The firm’s overall cost is the weighted average of theindividual capital costs, with the weights being theproportions of each type of capital used. Let ko be theoverall cost of capital.ks =Σ % of total capital structure cost of capital for supplied by each type x each type of capital of capital = wd x k d + wp x kp +We x ke + ws x ks
Book Value Weights.The use of book value weights in calculating the firm’sweighted cost of capital assumes that a new financing will beraised using the same method the firm used for its presentcapital structure. The weights are determined by dividingthe book value of each capital component by the sum of thebook values of all the long-term capital sources.Assume the following capital structure for the Carter Co.:Mortgage bonds (P1,000 par) P20,000,000Preferred stock (P100 par) 5,000,000Common stock (P40 par) 20,000,000Retained earnings 5,000,000Total P50,000,000
The book value weights and the overall cost of capital arecomputed as follows:Source Book Value Weights Cost Weighted CostDebt P20,000,000 40% 5.14% 2.06%PS 5,000,000 10 13.40% 1.34CS 20,000,000 40 17.11% 6.84RE 5,000,000 10 16.00% 1.60Totals P50,000,000 100% 11.84%Overall cost of capital = ko = 11.84%
Market value weights are determined by dividing the market value of eachsource by the sum of the market values of all sources. The use of market valueweights for computing a firm’s weighted average cost of capital is theoreticallymore appealing than the use of book value weights because the market valuesof the securities closely approximate the actual peso to be received from theirsale. Assume that the security market prices are as follows: Mortgage bonds = P1,100 per bond Preferred stock = P90 per share Common stock = P80 per share The firm’s number of securities in each category is: Mortgage bonds = P20,000,000 = 20,000 P1,000 Preferred stocks = P5,000,000 = 50,000 P100 Common Stock = P20,000,000 = 500,000 40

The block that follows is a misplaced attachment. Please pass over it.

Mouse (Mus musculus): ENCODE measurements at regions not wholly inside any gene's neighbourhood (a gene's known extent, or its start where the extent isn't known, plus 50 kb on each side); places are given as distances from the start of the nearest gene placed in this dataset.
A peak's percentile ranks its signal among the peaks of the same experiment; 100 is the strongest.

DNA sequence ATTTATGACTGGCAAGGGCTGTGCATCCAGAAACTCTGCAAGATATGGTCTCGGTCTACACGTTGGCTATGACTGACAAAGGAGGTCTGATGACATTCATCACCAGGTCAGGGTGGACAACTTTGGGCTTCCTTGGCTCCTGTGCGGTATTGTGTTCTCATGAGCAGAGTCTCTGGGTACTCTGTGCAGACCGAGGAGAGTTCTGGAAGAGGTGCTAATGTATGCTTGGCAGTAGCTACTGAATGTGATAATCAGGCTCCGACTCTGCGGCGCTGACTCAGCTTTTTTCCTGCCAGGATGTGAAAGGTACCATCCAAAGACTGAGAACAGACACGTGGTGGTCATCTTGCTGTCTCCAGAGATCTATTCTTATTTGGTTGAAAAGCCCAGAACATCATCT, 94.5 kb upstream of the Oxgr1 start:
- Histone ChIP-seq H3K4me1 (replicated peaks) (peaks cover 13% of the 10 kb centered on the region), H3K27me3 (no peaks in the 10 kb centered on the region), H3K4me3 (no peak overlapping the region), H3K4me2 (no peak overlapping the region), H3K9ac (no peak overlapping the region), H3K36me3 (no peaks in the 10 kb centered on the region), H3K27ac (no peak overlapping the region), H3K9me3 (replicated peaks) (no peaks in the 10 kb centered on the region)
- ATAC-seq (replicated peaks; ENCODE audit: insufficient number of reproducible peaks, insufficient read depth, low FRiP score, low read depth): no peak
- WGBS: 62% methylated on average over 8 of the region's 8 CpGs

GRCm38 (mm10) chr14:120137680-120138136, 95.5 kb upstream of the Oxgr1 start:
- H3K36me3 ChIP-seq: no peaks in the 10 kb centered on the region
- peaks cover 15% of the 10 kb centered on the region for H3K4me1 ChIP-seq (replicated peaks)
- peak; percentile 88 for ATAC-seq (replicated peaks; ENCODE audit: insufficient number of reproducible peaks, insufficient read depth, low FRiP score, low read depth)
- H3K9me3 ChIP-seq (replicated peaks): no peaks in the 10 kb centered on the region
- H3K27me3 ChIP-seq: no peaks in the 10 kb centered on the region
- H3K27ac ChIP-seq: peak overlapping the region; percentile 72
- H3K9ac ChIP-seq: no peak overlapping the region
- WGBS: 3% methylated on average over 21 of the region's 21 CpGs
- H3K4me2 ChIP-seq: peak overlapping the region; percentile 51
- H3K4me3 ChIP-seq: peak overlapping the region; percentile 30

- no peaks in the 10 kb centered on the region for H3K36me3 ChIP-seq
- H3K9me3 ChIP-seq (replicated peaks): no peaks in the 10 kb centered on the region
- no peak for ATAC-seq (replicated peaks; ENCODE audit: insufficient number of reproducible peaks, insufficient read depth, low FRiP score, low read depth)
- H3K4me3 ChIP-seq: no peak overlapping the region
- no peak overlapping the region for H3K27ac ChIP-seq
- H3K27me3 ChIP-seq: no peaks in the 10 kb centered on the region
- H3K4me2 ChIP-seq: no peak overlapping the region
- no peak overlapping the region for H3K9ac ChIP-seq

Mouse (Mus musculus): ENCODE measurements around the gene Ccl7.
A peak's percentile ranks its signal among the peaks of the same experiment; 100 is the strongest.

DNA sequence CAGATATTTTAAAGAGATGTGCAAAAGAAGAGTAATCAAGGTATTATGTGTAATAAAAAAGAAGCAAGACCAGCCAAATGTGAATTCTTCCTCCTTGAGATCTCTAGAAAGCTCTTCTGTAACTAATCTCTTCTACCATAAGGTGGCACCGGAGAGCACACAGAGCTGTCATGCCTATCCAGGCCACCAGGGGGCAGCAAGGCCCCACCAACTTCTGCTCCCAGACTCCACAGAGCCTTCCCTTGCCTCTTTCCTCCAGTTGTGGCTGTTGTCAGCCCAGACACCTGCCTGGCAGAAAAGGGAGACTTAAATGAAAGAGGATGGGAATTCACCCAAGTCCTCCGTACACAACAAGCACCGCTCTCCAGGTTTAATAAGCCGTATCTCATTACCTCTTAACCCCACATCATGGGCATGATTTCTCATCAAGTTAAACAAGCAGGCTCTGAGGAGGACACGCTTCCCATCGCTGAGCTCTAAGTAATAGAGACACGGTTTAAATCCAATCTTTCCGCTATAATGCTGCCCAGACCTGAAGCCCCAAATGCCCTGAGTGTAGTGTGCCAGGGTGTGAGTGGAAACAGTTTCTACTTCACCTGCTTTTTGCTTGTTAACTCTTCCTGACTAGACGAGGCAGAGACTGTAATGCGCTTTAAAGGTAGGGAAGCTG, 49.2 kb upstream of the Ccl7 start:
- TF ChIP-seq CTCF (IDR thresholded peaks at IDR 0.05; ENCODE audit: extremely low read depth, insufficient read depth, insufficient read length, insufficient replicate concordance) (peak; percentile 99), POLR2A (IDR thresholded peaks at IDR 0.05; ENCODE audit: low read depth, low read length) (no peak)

The market value weights are:Source Number of Price Market Value SecuritiesDebt 20,000 P1,100 P22,000,000Preferred stock 50,000 90 4,500,000Common stock 500,000 80 40,000,000 P66,500,000
The P40 million common stock value must be split in the ratio of4 to 1 (the /P20 million common stock versus the P 5 millionretained earnings in the original capital structure), since themarket value of the retained earnings has been impounded intothe common stock. The firm’s cost of capital is as follows:Source Market Weights Cost Weighted Value AverageDebt P22,000,000 33.08% 5.14% 1.70Preferred stock 4,500,000 6.77 13.40% 0.91Common stock 32,000,000 48.12 7.11% 8.23Retained earnings 8,000,000 12.03 16.00% 1.92 P66,500,000 100.00% 12.76%Overall cost of capital = ko = 12.76%